Walmart’s preparing to build its own coast-to-coast EV charging network

Walmart is planning to build out a nationwide electric vehicle charging network at thousands of its stores, including Sam’s Club locations. The company says it plans to have the network built by 2030 and will help make EV ownership “more accessible, reliable, convenient and affordable.”

“Currently, Walmart has nearly 1,300 third-party chargers across 280 stores in partnership with third-party suppliers,” Walmart’s director of global communications – sustainability, Aman Singh, writes in an email with The Verge. This newly announced expansion has the company building a nationwide EV fast charging network on its own instead.

Walmart believes it is “uniquely positioned” to build out a convenient charging solution for EV owners. The company says its stores and wholesale warehouses are located “within 10 miles of approximately 90% of Americans.” Walmart is aiming to offer shoppers “Every Day Low Cost charging” at its many stores, Supercenters, Neighborhood Markets, and Sam’s Clubs. The company says its charging locations will be “clean, bright, and safe” for EV owners.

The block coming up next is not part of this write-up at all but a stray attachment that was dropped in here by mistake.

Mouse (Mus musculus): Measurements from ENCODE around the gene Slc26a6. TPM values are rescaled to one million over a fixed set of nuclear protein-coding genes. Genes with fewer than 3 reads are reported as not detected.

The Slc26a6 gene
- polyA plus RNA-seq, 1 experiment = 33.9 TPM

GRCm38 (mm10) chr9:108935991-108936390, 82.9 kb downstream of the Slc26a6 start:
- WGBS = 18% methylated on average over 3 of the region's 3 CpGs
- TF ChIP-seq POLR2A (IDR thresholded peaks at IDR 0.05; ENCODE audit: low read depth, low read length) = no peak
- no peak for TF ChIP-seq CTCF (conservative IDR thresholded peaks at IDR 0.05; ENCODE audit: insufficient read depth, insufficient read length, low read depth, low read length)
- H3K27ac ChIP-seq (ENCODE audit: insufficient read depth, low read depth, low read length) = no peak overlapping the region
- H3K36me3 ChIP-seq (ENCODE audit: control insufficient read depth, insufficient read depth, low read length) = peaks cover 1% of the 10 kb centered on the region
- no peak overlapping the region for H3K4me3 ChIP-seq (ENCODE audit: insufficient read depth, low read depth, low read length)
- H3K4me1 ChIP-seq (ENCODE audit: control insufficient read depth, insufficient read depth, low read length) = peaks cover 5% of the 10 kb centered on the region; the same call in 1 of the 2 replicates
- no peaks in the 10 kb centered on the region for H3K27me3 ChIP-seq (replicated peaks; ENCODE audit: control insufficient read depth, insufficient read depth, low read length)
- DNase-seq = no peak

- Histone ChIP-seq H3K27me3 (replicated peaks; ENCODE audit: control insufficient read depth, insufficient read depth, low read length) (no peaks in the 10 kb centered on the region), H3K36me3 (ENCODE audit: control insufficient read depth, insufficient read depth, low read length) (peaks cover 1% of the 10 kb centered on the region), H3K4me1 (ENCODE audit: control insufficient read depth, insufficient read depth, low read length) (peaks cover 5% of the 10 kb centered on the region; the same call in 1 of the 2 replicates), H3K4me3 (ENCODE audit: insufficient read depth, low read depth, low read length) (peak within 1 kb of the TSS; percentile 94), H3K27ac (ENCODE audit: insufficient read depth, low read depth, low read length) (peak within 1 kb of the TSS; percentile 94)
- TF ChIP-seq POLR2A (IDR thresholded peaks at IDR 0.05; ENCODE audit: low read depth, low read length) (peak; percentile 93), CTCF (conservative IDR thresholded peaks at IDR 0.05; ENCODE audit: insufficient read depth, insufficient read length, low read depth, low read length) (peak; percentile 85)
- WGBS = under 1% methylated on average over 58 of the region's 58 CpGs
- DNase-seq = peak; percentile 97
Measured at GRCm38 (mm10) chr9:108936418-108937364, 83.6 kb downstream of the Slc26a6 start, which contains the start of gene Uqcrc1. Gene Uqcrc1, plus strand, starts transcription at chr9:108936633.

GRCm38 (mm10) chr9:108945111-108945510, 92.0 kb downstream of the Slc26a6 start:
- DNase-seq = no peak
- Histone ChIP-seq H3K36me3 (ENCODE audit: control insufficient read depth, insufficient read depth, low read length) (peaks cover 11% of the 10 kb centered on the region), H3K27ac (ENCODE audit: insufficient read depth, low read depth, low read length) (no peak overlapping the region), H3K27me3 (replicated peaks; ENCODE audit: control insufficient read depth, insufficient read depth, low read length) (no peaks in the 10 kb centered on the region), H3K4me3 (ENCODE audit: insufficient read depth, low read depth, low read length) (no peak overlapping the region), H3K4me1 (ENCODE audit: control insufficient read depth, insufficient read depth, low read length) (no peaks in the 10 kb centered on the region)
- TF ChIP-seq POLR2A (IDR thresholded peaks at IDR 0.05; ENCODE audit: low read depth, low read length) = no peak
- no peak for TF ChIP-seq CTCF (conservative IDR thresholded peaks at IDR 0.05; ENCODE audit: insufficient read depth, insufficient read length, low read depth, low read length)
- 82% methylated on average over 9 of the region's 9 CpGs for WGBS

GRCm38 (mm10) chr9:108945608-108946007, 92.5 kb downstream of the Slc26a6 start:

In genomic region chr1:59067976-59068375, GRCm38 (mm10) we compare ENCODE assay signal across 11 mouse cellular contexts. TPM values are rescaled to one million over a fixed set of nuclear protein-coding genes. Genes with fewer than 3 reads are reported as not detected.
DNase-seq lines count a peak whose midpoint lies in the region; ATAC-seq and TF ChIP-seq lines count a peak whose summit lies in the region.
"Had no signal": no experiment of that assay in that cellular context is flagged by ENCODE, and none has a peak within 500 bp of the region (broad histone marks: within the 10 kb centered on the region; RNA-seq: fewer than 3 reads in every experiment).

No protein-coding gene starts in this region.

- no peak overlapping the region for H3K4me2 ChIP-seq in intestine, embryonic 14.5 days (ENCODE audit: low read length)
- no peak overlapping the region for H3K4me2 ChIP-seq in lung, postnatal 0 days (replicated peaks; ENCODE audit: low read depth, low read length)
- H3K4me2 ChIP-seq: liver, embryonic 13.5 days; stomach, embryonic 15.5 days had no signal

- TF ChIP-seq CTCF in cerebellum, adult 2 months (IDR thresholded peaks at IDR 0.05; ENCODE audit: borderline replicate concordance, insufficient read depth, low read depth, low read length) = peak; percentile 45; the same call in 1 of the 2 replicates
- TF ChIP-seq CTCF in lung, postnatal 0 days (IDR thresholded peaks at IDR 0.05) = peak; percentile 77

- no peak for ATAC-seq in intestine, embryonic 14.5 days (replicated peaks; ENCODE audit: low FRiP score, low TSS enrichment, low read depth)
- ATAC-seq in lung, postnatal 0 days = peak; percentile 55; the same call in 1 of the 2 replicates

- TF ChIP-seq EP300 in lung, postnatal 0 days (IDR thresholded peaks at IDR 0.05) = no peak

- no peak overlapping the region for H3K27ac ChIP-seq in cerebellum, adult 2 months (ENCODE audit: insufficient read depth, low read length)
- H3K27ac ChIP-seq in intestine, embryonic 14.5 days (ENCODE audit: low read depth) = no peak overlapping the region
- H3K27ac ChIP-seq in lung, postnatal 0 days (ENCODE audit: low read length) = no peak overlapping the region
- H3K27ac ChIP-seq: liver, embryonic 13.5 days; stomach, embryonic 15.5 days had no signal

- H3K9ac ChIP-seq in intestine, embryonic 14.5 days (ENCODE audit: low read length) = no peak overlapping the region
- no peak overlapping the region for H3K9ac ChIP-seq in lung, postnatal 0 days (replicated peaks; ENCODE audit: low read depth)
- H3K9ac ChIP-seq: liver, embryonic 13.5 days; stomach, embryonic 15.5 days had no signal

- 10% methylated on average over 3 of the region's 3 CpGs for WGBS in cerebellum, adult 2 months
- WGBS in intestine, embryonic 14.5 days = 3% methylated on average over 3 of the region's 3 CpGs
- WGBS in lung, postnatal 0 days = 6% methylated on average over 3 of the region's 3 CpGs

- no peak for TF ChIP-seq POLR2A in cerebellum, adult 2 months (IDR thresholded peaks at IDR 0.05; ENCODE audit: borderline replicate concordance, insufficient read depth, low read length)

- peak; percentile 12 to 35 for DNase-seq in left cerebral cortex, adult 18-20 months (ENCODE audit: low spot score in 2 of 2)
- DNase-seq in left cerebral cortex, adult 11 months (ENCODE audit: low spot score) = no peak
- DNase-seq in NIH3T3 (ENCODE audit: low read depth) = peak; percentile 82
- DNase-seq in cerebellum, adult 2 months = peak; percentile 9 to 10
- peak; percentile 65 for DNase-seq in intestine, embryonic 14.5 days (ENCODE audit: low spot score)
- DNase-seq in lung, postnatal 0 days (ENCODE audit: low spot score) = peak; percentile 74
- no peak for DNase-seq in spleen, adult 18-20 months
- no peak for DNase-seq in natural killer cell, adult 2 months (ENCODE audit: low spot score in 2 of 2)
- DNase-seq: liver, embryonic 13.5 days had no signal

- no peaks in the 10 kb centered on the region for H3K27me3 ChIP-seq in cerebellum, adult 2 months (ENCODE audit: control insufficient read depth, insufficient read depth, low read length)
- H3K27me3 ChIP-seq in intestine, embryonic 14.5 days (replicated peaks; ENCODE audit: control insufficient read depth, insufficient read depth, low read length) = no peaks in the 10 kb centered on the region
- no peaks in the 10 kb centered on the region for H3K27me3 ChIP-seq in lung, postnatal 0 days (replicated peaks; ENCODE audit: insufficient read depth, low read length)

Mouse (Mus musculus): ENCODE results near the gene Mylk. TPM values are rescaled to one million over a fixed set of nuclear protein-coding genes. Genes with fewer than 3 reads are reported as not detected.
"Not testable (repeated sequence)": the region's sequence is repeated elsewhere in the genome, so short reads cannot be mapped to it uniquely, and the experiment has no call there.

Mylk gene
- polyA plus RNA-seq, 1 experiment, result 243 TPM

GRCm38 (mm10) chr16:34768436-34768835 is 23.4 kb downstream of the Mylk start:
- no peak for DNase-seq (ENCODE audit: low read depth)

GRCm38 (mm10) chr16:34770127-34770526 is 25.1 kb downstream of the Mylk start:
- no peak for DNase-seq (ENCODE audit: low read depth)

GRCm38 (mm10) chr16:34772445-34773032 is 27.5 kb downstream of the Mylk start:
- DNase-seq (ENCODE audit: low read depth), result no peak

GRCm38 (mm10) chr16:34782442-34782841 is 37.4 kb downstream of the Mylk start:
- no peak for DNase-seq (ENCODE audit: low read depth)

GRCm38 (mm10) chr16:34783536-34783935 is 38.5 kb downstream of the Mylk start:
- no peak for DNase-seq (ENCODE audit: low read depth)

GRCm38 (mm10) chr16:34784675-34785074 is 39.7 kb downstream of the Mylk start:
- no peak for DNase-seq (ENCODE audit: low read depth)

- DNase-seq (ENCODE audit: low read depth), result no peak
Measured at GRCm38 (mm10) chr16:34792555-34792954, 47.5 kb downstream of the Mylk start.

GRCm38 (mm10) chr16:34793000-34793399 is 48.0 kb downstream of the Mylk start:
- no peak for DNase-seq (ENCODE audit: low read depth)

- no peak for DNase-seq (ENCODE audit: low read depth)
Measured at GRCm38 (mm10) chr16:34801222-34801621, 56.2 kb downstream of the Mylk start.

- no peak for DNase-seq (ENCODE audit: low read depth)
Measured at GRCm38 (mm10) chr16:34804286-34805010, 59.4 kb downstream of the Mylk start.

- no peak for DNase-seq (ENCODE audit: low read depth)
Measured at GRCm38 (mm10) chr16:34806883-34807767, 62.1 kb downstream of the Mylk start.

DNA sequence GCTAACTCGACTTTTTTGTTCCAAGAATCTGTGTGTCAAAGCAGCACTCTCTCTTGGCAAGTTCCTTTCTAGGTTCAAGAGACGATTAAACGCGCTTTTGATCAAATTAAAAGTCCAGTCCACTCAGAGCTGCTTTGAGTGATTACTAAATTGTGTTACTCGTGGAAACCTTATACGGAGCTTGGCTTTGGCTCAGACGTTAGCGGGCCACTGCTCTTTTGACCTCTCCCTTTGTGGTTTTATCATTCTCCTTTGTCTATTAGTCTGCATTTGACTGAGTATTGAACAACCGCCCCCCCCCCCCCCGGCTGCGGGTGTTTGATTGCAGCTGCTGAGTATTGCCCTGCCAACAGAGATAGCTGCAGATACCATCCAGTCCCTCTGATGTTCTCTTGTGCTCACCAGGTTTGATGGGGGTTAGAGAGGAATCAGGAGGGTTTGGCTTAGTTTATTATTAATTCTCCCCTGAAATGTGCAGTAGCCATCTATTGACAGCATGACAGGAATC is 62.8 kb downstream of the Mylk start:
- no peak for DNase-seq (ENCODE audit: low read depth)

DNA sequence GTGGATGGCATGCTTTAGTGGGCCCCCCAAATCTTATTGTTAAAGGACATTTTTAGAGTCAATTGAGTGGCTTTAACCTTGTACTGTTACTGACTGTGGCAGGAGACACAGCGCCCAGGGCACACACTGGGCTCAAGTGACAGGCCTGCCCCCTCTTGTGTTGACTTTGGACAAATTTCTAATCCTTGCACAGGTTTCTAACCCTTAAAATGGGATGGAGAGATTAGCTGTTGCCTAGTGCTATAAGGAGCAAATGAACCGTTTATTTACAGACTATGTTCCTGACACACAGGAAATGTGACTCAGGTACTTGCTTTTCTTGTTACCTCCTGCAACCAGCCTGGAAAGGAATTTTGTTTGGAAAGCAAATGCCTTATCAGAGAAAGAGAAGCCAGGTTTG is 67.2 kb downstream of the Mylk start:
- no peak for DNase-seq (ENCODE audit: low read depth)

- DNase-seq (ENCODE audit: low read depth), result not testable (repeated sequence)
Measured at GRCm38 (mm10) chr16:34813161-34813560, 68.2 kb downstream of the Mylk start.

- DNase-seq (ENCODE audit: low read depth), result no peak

In addition to expanding electric vehicle charging, Walmart plans to make its own logistics emissions-free by 2040 and has incorporated EVs into its Walmart Plus shopping deliveries. Walmart’s been working with companies like GM’s BrightDrop and Canoo to build last-mile delivery fleets, the latter of which, however, had been embattled with the SEC and just paid a $1.5 million settlement.

Walmart’s EV charging network news comes as more and more businesses are announcing “nationwide” charging solutions in the US, including companies like 7-Eleven, BP, and DC-America. Other companies like Ikea and Starbucks are also looking to become charging hubs but are relying on specialized companies, including Electrify America and ChargePoint (respectively), to take care of the logistics for them.

The reality of charging infrastructure right now includes issues of reliability and heavy fragmentation, where EV owners often must register with multiple charging network companies. To combat these challenges, the Biden administration’s Inflation Reduction Act is providing incentives for groups building out public-use charging stations to make them more accessible, abundant, and reliable.

Source: The Verge

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